Well, to be perfectly honest, I had a lot of misgivings about the Life Reports, at least the ones published, anyway.  Horatio Alger, I kept thinking, stories for our self-improvement along certain lines, like hearing from one’s parents about a particular child in another family held out as a model for imitation, or, at least, aspiration.  I am sure the particular templates the published reports offer are helpful for some people, but I felt frustrated reading them.  They didn’t help me learn who I am and what might come next for me in my life and how to move towards that.  I don’t think I am unique, but as Gita put it pointedly to me last week, I am an outlier.  I don’t want to hear what works for other people because most if not all of it doesn’t work for me.  That may be my lesson from the Life Reports, but I came to it with some amount of annoyance, if not anger and alienation.  (Which, of course, is to say nothing about their intention, which I take to be very good.)

Another misgiving I have had has to do with the traits screened in and out by an assignment like the Life Reports and the criteria for publication.  I worry that we got a lot of David Brooks clones planted in other scenarios, or at least the kind of people David Brooks admires.  We could, of course, do worse than hearing about such people.  I also worried that we got treated to the lives and perspectives of people with a lot of ego, and I don’t think that’s particularly helpful.  I think I felt at the time that the reports were organic outgrowths of the beliefs and values of David Brooks and of The New York Times, not a cross-section of insightful older people or a group of people who could point to a way of living life that would translate to other people’s reaching their own potentials.

Of course, that’s probably not what the intent of the Life Reports project was, it’s what I would have wanted to do with the idea.

But when I read that Charles Snelling had apparently killed his wife and then himself, I thought, “So here’s what an example held up to us does in his own life.”  Well, Snelling was consistent: he got attention.  From his wife, from David Brooks, fromThe New York Times.  He and his publishers helped each other promote their brands, in a way, both through the Life Report and the death report news article, however much controversy was involved.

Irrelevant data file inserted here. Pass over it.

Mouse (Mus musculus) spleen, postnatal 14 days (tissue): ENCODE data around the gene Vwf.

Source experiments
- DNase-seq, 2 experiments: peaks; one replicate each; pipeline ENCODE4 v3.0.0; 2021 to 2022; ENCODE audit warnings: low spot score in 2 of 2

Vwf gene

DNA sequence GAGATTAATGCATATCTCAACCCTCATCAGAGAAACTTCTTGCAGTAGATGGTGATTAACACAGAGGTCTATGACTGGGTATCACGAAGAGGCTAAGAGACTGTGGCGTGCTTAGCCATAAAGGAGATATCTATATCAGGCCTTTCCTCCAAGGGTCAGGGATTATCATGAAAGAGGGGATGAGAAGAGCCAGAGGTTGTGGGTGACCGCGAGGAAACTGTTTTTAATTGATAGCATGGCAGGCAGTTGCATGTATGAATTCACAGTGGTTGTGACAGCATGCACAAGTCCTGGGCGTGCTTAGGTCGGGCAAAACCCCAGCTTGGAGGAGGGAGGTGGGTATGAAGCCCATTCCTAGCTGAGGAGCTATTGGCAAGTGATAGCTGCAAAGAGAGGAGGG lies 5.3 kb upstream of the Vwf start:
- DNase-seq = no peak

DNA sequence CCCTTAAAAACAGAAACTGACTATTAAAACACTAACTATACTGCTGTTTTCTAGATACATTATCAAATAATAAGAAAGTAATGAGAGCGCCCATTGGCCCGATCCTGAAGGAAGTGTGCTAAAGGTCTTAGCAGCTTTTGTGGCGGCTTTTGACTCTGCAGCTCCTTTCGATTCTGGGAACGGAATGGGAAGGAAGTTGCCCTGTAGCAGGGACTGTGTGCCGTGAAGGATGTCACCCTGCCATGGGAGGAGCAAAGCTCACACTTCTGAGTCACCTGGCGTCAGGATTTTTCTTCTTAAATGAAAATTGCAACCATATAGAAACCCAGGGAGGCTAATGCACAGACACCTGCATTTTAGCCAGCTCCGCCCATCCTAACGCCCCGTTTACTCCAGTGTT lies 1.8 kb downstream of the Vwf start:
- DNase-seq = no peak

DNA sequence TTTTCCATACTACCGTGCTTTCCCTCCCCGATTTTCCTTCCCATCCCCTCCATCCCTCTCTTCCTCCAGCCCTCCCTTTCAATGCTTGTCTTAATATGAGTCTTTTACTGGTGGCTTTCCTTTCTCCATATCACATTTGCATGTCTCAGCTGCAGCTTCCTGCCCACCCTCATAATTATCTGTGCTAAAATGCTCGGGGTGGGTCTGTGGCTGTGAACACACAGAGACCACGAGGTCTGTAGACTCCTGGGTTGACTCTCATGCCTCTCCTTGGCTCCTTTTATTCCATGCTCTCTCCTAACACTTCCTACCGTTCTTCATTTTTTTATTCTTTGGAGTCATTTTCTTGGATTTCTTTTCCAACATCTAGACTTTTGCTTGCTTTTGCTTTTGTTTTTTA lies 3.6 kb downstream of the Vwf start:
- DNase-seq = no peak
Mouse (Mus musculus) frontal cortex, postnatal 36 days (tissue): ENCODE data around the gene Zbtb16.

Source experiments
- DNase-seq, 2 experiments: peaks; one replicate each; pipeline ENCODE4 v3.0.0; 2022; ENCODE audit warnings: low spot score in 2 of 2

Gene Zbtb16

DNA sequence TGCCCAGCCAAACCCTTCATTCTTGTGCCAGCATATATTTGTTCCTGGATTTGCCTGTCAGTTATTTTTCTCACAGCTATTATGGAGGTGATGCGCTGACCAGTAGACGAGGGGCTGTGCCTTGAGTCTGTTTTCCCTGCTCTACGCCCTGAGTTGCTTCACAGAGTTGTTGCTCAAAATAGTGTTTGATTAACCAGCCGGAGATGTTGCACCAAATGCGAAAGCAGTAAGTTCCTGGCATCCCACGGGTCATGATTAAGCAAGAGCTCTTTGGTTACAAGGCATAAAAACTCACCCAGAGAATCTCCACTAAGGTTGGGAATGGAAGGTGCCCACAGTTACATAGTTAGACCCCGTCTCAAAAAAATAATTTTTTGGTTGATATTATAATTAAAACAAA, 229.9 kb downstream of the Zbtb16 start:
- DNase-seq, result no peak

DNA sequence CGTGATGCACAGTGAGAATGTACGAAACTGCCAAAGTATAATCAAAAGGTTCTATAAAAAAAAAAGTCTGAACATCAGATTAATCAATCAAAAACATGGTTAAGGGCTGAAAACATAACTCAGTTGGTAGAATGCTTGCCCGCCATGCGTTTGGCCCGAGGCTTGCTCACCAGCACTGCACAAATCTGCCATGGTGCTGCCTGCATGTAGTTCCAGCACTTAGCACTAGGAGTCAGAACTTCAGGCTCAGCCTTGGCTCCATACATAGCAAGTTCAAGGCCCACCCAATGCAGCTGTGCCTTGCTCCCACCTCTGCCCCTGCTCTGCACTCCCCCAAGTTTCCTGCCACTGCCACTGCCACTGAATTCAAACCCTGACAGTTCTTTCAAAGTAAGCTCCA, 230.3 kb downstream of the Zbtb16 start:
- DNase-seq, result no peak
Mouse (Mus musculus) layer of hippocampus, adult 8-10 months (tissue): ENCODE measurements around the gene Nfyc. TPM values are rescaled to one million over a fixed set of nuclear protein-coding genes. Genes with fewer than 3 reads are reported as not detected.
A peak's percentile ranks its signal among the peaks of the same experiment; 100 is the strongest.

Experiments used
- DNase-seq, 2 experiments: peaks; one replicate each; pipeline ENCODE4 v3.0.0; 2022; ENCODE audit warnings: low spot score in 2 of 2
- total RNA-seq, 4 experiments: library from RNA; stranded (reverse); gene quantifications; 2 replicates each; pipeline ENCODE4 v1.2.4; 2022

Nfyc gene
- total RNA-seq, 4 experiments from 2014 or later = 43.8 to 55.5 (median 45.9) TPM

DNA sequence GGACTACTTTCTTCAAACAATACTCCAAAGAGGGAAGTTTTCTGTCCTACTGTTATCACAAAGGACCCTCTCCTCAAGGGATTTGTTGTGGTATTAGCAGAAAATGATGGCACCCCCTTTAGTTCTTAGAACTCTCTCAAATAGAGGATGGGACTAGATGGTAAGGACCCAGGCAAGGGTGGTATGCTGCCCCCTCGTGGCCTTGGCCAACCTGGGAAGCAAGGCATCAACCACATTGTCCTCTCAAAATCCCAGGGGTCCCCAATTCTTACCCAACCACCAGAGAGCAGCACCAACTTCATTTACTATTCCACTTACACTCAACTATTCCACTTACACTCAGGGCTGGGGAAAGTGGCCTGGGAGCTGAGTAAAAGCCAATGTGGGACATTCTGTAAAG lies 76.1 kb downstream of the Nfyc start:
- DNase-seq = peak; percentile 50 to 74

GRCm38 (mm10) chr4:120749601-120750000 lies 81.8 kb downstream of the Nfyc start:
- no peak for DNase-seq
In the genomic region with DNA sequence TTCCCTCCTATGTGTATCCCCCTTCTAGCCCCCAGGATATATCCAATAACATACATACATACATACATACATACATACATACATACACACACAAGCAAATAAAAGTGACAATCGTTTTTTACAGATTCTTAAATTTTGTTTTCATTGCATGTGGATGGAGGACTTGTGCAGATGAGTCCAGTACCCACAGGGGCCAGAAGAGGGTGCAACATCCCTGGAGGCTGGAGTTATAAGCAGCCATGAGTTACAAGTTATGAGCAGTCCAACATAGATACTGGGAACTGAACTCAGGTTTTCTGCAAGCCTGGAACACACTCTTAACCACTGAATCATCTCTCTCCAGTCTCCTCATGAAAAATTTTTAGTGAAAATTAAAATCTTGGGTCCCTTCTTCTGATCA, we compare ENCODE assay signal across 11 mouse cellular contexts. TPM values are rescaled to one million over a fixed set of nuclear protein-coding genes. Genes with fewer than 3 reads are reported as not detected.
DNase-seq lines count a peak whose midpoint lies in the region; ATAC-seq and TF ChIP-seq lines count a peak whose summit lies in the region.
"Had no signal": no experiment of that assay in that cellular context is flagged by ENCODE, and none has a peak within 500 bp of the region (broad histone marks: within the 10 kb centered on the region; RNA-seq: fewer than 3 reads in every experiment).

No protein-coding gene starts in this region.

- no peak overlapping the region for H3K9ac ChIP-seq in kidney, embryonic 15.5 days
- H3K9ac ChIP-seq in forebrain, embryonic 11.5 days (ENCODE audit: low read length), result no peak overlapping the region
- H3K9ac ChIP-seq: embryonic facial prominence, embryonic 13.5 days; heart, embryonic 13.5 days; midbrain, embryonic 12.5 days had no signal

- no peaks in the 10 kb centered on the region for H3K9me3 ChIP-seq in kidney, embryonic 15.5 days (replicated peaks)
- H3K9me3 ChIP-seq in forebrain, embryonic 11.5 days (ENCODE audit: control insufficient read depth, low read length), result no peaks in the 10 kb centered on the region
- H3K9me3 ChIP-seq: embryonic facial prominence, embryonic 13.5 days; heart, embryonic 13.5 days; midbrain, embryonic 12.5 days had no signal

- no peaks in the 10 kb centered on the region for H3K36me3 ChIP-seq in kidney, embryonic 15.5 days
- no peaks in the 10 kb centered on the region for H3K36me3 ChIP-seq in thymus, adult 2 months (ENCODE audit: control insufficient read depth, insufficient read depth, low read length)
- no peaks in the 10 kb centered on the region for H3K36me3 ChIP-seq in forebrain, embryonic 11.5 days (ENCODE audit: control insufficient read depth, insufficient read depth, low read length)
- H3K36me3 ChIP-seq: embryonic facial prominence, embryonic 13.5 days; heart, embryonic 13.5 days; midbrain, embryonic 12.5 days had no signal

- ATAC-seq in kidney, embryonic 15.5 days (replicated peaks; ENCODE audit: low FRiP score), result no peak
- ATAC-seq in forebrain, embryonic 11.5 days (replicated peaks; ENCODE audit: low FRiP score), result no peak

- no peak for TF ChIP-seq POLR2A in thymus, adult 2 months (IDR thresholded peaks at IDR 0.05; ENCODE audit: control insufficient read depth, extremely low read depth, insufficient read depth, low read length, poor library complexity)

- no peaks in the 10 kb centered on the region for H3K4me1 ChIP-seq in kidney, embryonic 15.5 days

I think there’s something very positive about the combination of reports prompting more conversation about health care, old age, and death.  I think if Snelling was held up as worthy of our attention, it’s good that we can see many facets of him and think about him from more than one (his) perspective, by reading about how he died.  I guess my question would be whether his Life Report would have been published had we known how the rest of his life would play out.  He was, in effect, a death panel for his wife.  He wasn’t a government or private insurance bureaucrat, or even a medical professional, and he had that affective relationship with his wife, but he went further with visiting his will on another person than many of us would be comfortable doing.

My own elderly dad is a caretaker for my elderly mom (and sometimes vice versa).  Does he take care of her the way I would?  No.  Is it my business?  I think up to a point but only up to a point.  I’ve always felt that it’s their marriage, it preceded my birth, and it’s not for me to interfere in it.  But I don’t see things as my dad does.  Which makes me wonder whether I would have seen things as Mr. Snelling did.

Finally, I step back and try to look at the whole picture.  I see patterns.  Multiple iterations of the theme help me see that each is by itself insignificant in the great scheme of things, just a particular turn of a kaleidoscope.  My pattern itself is of no great significance, either.  I share parts of patterns with others, our lives may even intersect, but I need to let go of a need to have the patterns play out in particular ways I think I would prefer.  I think Snelling’s life contained elements that are also contained in my own, but in mine they have played out differently.  I think the sum total of energy in our lives will have been the same, just channeled differently, into different actions, from which our respective lessons may be learned (or not).  I think the hardest thing for me is to be forced to view a similar pattern and let go of a need to make mine conform to it or it to mine.  That, to me, is a lesson from this drama.


The method’s the thing

March 11, 2012

I am trying to process what it means when a person gives me an explanation, for behavior, that I know isn’t, at least completely, accurate.  I don’t like trying to choose between seeing the explanation as a lie and going along with something I know doesn’t capture what I distinctly heard coming from the other person.